Mixed messages from Beauty and the Beast
PUBLISHED: 15:57 28 October 2009 | UPDATED: 17:14 16 August 2010
© Robert Workman
LAST week, Bromley s Churchill Theatre played host to the lavish stage version of Disney s Beauty and the Beast, writes Mark Campbell. Although ostensibly a kids show, the theatre programme pretended otherwise by featuring an in-depth look at the histor
LAST week, Bromley's Churchill Theatre played host to the lavish stage version of Disney's Beauty and the Beast, writes Mark Campbell.
Although ostensibly a kids' show, the theatre programme pretended otherwise by featuring an in-depth look at the historical symbolism of the rose, and the very nature of beauty and truth.
This neatly summed up my dilemma with the show - is it a children's pantomime (certain elements are clearly intended so), or is it a serious allegory about love conquering all? To my mind, it came over as an uneasy alliance of the two.
Being an adaptation of the award-winning 1991 animated film, it had to incorporate such facile elements as talking household items: to wit, a candelabra, a carriage clock and a teapot (with cup). Oh, and an opera-singing wardrobe.
These characters slowed the pace to a standstill and really should have been cut. Would the children have missed them? I doubt it. They were neither sympathetic enough nor funny enough to be of any real interest.
Richard Colson was the eccentric (read irritating) inventor whose daughter, Belle, ends up entering the creepy old castle and taming the savage Beast.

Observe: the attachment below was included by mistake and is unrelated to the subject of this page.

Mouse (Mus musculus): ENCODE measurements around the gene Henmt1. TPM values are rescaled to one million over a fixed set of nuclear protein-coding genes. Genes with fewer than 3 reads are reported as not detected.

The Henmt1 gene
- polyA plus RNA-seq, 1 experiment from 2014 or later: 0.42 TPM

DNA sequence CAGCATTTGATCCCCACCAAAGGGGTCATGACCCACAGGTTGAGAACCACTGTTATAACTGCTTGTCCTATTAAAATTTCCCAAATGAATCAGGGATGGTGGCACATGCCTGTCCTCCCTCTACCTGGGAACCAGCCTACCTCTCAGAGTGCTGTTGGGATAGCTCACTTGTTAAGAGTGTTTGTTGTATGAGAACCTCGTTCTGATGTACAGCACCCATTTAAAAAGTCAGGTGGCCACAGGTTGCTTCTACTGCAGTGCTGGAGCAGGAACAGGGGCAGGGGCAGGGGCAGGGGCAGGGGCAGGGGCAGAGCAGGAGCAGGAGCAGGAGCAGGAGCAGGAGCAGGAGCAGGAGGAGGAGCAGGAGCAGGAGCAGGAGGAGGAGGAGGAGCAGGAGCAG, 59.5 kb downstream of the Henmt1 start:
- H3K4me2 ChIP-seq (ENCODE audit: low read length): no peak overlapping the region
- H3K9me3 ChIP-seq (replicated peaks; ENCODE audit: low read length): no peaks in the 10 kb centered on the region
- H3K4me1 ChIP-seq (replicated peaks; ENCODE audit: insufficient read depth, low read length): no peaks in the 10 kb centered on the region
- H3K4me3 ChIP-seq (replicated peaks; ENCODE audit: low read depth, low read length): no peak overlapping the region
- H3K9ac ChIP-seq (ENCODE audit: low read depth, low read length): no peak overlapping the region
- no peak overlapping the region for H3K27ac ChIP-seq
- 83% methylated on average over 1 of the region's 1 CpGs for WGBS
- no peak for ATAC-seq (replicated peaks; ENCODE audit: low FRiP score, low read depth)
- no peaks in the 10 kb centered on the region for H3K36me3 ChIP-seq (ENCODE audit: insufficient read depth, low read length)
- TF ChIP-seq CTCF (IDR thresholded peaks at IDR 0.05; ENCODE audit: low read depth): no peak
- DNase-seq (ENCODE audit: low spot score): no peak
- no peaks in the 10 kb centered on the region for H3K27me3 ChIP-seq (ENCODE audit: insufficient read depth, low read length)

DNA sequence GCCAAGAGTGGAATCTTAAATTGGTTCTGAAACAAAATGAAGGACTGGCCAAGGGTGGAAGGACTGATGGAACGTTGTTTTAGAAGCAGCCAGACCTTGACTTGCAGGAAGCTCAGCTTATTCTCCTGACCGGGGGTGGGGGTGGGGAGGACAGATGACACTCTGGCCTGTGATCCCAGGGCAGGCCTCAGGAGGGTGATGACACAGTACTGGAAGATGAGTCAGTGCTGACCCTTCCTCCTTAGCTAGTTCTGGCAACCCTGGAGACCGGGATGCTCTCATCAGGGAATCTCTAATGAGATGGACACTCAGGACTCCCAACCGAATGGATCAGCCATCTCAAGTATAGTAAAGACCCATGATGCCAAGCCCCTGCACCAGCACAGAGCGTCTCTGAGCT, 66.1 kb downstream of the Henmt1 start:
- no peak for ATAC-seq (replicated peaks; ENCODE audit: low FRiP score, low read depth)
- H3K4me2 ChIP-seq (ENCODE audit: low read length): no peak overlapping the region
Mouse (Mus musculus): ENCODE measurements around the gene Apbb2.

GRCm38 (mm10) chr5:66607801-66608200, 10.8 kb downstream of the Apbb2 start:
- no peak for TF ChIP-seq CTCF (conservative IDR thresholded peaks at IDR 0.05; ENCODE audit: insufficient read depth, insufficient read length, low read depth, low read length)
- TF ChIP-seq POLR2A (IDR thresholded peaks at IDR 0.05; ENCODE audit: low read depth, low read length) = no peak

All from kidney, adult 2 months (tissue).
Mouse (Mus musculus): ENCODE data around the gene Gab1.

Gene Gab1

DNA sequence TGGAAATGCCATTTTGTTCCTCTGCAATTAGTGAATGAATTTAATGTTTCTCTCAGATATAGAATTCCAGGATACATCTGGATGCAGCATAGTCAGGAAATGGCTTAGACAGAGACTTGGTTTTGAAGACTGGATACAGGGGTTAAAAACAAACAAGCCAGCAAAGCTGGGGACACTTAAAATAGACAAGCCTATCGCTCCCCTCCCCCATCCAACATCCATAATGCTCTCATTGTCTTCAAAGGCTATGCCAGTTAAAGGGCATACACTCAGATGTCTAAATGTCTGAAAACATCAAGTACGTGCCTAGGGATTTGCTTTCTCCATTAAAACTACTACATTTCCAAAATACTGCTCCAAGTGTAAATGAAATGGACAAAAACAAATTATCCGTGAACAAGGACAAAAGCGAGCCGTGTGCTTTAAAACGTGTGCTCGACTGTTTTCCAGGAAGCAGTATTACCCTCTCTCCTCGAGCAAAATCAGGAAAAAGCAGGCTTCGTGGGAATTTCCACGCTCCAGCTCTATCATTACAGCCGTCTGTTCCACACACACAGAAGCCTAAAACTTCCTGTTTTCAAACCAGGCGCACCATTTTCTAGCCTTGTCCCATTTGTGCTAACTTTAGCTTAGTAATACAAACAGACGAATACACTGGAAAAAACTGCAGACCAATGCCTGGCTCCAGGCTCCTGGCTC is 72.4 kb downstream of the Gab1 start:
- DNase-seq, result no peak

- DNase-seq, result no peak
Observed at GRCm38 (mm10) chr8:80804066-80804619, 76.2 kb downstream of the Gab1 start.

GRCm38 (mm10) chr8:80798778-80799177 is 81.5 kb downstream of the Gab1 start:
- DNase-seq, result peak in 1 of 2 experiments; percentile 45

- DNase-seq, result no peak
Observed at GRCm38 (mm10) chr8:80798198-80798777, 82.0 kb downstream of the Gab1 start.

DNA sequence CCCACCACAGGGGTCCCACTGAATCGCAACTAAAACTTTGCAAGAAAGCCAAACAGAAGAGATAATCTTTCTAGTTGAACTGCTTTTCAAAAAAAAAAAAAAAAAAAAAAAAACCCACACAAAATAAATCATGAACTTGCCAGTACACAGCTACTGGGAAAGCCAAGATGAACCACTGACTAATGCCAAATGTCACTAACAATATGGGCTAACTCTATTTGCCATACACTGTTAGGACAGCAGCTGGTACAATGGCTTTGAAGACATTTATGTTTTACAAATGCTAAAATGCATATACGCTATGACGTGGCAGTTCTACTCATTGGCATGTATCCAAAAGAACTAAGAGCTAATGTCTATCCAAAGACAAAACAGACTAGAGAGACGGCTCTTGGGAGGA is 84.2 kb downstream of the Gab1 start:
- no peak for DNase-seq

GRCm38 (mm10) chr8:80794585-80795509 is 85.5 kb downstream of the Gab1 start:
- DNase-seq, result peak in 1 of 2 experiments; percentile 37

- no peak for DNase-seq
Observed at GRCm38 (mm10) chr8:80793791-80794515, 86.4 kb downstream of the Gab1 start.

Ben Harlow managed the extraordinary trick of presenting the handsome, but dim, hunk Gaston as a living cartoon character. His larger-than-life facial expressions and mannerisms were sheer delight.
On the opposite end of the dramatic scale, Shaun Dalton was a hugely imposing Beast.
His deep, velvety voice and swishing cloak lent him a very charismatic air as he paced grandly to and fro barking orders.
His hirsute make-up and horns added to the effect, although I can't helping thinking that Disney's idea of the Beast is too aesthetically pleasing to be a figure of genuine menace.
As Belle, Ashley Oliver was a strong role model for any budding young feminists in the audience, but still appeared sweet and virginal against the masculine bulk of the Beast.
Their setpiece ballroom dance - sans huge chandelier sadly - was really quite enchanting.
Technically this was an eye-catching show, with atmospheric lighting and special effects (CGI projections and the like) giving it a real cinematic feel. The transformation sequence was especially impressive.
With a finale straight from an old Universal horror movie - villagers rioting with burning torches - this was a production that ended well despite a few longueurs on the way.
The next production at the Churchill Theatre will be Stepping Out by Richard Harris from 27-31 October. Tickets: 0844 871 7620.
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